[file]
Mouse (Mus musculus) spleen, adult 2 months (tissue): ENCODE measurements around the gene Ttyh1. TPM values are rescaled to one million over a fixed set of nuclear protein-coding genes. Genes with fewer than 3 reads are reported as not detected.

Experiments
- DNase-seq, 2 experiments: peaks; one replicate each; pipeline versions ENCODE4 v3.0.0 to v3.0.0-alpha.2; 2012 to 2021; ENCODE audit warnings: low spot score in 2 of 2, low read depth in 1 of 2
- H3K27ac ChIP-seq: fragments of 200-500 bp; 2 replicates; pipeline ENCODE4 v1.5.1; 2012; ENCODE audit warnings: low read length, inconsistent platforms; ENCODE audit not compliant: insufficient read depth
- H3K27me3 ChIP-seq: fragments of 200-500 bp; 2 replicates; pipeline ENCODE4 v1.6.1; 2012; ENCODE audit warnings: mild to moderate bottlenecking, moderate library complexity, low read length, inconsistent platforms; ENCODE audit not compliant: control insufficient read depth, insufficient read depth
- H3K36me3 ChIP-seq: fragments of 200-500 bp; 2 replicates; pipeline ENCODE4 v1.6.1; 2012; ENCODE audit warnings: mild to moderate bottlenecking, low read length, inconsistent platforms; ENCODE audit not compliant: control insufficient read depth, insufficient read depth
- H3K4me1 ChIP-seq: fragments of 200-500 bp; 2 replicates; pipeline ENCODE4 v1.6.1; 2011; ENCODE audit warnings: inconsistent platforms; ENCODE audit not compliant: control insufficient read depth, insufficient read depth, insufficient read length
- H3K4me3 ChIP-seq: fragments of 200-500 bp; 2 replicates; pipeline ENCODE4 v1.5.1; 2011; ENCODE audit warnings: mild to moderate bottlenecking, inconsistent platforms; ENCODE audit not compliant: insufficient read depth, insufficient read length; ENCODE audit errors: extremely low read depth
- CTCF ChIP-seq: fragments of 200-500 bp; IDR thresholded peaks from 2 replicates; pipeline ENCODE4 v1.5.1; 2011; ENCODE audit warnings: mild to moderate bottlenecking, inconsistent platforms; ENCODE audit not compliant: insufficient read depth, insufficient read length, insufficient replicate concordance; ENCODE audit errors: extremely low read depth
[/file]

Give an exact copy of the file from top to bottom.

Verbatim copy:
Mouse (Mus musculus) spleen, adult 2 months (tissue): ENCODE measurements around the gene Ttyh1. TPM values are rescaled to one million over a fixed set of nuclear protein-coding genes. Genes with fewer than 3 reads are reported as not detected.

Experiments
- DNase-seq, 2 experiments: peaks; one replicate each; pipeline versions ENCODE4 v3.0.0 to v3.0.0-alpha.2; 2012 to 2021; ENCODE audit warnings: low spot score in 2 of 2, low read depth in 1 of 2
- H3K27ac ChIP-seq: fragments of 200-500 bp; 2 replicates; pipeline ENCODE4 v1.5.1; 2012; ENCODE audit warnings: low read length, inconsistent platforms; ENCODE audit not compliant: insufficient read depth
- H3K27me3 ChIP-seq: fragments of 200-500 bp; 2 replicates; pipeline ENCODE4 v1.6.1; 2012; ENCODE audit warnings: mild to moderate bottlenecking, moderate library complexity, low read length, inconsistent platforms; ENCODE audit not compliant: control insufficient read depth, insufficient read depth
- H3K36me3 ChIP-seq: fragments of 200-500 bp; 2 replicates; pipeline ENCODE4 v1.6.1; 2012; ENCODE audit warnings: mild to moderate bottlenecking, low read length, inconsistent platforms; ENCODE audit not compliant: control insufficient read depth, insufficient read depth
- H3K4me1 ChIP-seq: fragments of 200-500 bp; 2 replicates; pipeline ENCODE4 v1.6.1; 2011; ENCODE audit warnings: inconsistent platforms; ENCODE audit not compliant: control insufficient read depth, insufficient read depth, insufficient read length
- H3K4me3 ChIP-seq: fragments of 200-500 bp; 2 replicates; pipeline ENCODE4 v1.5.1; 2011; ENCODE audit warnings: mild to moderate bottlenecking, inconsistent platforms; ENCODE audit not compliant: insufficient read depth, insufficient read length; ENCODE audit errors: extremely low read depth
- CTCF ChIP-seq: fragments of 200-500 bp; IDR thresholded peaks from 2 replicates; pipeline ENCODE4 v1.5.1; 2011; ENCODE audit warnings: mild to moderate bottlenecking, inconsistent platforms; ENCODE audit not compliant: insufficient read depth, insufficient read length, insufficient replicate concordance; ENCODE audit errors: extremely low read depth